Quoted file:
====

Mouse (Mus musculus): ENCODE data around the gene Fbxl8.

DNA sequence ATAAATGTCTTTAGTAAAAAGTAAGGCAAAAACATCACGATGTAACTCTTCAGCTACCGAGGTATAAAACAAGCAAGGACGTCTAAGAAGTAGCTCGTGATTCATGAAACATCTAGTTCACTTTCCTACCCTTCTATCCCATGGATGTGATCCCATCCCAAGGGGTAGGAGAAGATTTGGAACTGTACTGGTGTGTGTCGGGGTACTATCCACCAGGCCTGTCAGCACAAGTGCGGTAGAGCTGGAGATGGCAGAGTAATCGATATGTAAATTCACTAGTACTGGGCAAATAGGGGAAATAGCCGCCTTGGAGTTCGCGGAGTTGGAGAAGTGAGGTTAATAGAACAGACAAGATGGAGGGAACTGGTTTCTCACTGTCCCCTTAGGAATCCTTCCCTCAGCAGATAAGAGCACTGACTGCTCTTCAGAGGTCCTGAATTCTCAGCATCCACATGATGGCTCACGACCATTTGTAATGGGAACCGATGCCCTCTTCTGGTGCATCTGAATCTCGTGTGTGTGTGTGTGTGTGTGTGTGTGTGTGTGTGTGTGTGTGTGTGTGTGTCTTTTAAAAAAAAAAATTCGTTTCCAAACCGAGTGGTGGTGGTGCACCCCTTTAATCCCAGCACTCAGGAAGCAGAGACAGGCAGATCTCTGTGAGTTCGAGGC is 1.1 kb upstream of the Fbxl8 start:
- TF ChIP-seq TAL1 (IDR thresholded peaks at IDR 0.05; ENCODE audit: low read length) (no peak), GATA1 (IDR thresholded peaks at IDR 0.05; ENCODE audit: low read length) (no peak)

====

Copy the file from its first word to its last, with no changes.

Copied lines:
Mouse (Mus musculus): ENCODE data around the gene Fbxl8.

DNA sequence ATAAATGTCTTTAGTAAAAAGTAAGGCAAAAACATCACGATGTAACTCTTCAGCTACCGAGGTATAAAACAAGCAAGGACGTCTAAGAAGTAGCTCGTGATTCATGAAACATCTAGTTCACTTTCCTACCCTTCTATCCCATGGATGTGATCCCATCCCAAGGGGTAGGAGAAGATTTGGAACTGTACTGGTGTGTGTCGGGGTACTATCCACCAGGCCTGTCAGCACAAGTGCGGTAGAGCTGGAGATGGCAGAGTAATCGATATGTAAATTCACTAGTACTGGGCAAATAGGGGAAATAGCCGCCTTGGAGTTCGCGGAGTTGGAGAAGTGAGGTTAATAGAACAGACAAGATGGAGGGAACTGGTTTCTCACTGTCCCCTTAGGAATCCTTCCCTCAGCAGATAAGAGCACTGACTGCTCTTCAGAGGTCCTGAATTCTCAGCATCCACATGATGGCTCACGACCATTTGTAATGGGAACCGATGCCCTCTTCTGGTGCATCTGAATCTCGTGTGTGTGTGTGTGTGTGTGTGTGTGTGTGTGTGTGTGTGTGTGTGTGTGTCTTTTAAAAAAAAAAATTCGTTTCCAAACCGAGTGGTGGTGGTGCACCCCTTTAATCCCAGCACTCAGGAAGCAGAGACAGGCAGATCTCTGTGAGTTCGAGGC is 1.1 kb upstream of the Fbxl8 start:
- TF ChIP-seq TAL1 (IDR thresholded peaks at IDR 0.05; ENCODE audit: low read length) (no peak), GATA1 (IDR thresholded peaks at IDR 0.05; ENCODE audit: low read length) (no peak)